Cought in a spiderweb
|[Note Guidelines] Photographer's Note|
|Common Blue Damselfly male and female cought in a web of Araneus diadematus( Garden Spider.|
The male Damselfly succeeded to escape,but the female Damselfly was eaten by the Spider.
You also can see the parasitic mites under the thorax(Body) of both the female and male Common Blue Damselfly.
I hope you enjoy the scenery shown here.
The Common Blue Damselfly (Enallagma cyathigerum) is a European damselfly.
The species can reach a length of 32 to 35 mm. It is common in all of Europe, except for Iceland.
The Common Blue Damselfly can be easily mistaken for the Azure Damselfly (Coenagrion puella), but on the back and the thorax, the Common Blue Damselfly has more blue than black; for the Azure Damselfly it is the other way around. Another difference can be observed when inspecting the side of the thorax. The Common Blue Damselfly has only one small black stripe there, while all other blue damselflies have two.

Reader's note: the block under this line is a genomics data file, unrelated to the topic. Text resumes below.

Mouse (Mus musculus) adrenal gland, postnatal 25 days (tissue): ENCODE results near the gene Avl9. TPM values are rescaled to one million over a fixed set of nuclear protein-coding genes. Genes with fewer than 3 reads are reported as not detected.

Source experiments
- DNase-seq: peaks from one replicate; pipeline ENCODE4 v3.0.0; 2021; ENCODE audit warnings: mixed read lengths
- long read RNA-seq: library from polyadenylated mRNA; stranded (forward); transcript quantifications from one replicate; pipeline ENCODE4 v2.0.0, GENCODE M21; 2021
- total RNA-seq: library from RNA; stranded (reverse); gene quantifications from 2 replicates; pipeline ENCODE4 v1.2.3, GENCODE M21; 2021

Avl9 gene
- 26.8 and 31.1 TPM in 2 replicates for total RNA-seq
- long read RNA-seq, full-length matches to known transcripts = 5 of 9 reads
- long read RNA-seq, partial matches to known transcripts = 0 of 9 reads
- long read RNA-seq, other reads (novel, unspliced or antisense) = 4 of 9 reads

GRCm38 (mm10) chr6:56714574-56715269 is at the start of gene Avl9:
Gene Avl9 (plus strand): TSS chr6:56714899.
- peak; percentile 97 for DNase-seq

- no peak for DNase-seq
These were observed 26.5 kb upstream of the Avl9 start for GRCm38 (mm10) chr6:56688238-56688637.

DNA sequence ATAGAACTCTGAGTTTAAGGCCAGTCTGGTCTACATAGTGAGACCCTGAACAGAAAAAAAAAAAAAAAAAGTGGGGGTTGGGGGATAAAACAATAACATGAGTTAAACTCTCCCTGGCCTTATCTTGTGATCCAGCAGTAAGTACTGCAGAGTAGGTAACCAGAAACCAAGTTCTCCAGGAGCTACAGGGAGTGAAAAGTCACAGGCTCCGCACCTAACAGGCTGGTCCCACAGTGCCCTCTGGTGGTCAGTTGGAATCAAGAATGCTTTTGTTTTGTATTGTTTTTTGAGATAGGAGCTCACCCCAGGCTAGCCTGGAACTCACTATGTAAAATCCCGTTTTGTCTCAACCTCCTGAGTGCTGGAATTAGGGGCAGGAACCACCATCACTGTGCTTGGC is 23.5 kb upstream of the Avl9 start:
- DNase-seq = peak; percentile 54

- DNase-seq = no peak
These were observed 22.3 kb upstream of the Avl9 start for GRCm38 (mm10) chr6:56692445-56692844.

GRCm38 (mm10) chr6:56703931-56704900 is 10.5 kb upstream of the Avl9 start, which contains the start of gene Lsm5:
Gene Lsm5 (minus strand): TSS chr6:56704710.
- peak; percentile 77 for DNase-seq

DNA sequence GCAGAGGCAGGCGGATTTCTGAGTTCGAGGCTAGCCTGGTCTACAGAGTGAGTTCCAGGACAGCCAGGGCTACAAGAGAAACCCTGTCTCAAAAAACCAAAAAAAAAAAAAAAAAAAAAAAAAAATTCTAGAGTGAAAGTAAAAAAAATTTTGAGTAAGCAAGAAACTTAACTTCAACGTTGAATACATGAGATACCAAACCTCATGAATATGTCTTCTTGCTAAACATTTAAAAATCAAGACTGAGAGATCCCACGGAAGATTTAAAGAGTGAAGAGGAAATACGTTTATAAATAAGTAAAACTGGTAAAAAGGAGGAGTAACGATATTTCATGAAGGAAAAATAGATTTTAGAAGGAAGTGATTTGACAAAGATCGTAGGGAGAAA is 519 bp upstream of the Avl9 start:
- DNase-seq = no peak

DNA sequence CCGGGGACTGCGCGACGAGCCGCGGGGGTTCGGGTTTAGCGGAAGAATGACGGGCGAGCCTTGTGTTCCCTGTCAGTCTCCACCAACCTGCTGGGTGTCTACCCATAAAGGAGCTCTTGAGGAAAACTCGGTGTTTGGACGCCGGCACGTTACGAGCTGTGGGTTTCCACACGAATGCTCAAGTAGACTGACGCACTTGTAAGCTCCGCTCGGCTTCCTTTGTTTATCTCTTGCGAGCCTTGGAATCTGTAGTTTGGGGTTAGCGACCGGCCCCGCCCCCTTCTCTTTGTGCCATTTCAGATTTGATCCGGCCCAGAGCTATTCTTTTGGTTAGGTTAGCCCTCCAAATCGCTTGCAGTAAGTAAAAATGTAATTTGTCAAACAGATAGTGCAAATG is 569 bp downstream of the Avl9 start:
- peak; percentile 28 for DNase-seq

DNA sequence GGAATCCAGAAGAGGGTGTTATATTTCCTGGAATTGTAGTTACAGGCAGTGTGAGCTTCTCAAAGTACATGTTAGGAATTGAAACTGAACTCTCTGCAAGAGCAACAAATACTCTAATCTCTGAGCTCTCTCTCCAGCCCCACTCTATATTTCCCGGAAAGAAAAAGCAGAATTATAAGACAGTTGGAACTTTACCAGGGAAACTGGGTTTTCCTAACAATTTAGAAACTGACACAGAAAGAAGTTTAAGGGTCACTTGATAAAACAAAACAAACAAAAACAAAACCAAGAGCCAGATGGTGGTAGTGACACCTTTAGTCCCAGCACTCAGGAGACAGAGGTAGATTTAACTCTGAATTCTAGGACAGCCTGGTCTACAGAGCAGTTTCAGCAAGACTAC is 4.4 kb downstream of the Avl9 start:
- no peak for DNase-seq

During mating, the male clamps the female by her neck while she bends her body around to his reproductive organs – this is called a mating wheel. The pair flies together over the water and eggs are laid within a suitable plant, just below the surface.
The eggs hatch and the larvae, called nymphs, live in the water. Nymphs climb out of the water up a suitable stem to moult into damselflies.
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Good image that tells the story, sad though it maybe. Well done and thanks for sharing.
- [2006-12-05 10:19]
Wondeful and unusual capture.Moment you caught is great.Lighting,POV,note and composition are exclelent.
Another interesting photo from your collection, also from the documentary point of view. I like a lot the composition - two specimens in the spider's web (anyway, it is interesting why male did not leave female!). Moreover, on your picture larvae of water mites (Hydracarica) can be seen (on the thorax of both specimens - just between the legs). Interesting is that in case of Zygopetera water mites prefer thorax or abdomen while in Anisoptera they can be found also on wings (if you like, please compare with my photo of Sympetrum meridionale).
Summarizing, very interesting picture!